Then how does managing risk start?

Simply, with defining the unwanted result you wish to stay away from. Defining the effect you want to maintain a distance from is vital to the risk management process.

However, how can imagine every possible risky situation that may happen?

You cannot. However dangerous it is to ignore it altogether, defining all likely unwanted results is a step easy to neglect or to underestimate, because there just is no general definition of an adverse outcome. Any given circumstance conveys the likelihood of more than one terrible outcome.

So what can you do?

Be unequivocal about the results you look to maintain a strategic distance from, as well as those you lean toward.

In a perfect world, when you know all the likely results, you come to a decision tree that discloses to you when the benefit that you look for exceeds the hazard you are willing to accept in making a specific move.

Often, for the sake of being practical, you should disentangle your choices, ideally without disregarding any essential components. Doing it well is the way to proper and efficient risk management.

Risk management is quickly expanding as a lofty expert field keeping pace with specialists, legal counselors, and CPAs. Budgetary foundations re-assess their risk postures daily. Furthermore, risk management likewise applies to medicine, seismology, engineering, and some other risk-averse fields.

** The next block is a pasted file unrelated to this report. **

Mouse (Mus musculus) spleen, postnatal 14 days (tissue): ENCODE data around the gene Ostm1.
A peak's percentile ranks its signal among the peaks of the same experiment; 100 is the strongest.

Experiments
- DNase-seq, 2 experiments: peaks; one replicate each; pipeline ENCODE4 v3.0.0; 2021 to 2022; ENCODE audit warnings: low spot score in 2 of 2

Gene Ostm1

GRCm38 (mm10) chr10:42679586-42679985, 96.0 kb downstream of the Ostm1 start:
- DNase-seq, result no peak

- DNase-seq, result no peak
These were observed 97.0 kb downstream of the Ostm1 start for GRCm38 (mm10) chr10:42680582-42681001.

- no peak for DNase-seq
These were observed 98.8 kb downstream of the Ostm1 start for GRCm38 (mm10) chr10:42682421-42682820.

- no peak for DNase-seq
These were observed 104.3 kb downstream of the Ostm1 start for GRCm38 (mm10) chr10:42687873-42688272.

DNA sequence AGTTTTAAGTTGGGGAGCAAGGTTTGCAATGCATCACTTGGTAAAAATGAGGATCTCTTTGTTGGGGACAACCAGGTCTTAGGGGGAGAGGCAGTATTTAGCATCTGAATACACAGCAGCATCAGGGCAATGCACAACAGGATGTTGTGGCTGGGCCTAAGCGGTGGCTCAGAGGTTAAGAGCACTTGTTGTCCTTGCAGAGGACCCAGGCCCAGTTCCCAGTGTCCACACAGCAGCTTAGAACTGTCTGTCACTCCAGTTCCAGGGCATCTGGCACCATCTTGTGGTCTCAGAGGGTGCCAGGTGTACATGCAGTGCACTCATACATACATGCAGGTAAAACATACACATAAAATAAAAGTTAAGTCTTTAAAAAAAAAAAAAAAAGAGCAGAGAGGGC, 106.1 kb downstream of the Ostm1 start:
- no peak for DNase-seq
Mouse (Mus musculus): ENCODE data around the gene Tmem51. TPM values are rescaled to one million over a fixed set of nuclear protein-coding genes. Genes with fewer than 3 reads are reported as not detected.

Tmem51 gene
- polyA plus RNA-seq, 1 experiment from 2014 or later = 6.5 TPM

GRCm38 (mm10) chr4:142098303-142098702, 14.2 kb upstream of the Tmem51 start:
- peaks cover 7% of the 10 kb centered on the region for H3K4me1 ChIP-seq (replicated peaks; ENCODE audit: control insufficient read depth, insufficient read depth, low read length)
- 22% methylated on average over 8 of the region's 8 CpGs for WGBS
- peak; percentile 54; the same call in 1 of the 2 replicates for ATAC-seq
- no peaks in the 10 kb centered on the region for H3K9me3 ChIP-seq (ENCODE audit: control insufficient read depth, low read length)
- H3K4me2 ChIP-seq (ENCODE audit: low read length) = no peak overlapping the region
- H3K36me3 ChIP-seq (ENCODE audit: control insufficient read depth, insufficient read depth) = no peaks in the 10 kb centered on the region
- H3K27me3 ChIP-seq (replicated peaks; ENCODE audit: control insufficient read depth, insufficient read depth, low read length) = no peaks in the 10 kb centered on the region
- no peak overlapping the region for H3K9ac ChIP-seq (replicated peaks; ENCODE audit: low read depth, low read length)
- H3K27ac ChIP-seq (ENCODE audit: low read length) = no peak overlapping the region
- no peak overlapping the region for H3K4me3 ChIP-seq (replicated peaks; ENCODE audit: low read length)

Key Lessons from “The Book of Risk”:

1. The Power of Belief 2. Intuition versus Analysis 3. Volatility

The Power of Belief

You go to work every day since you trust you have a shot at getting to work securely. Remember, however, that there is a definite chance that you are incorrect in your conviction. In all actuality, you should follow up on your informed beliefs. Choosing not to act - remaining home for example - has results too. Two components become an integral factor when you decide whether to take a risk: your convictions about the possible outcomes and your inclinations for the settlements that would come about as opposed to the potential misfortune. You need to follow up on your own beliefs in settling on your choice.

But, just how smart is it to take after only your beliefs, without appropriately analyzing the circumstances?

This question brings us to the second Key Lesson:

Intuition Versus Analysis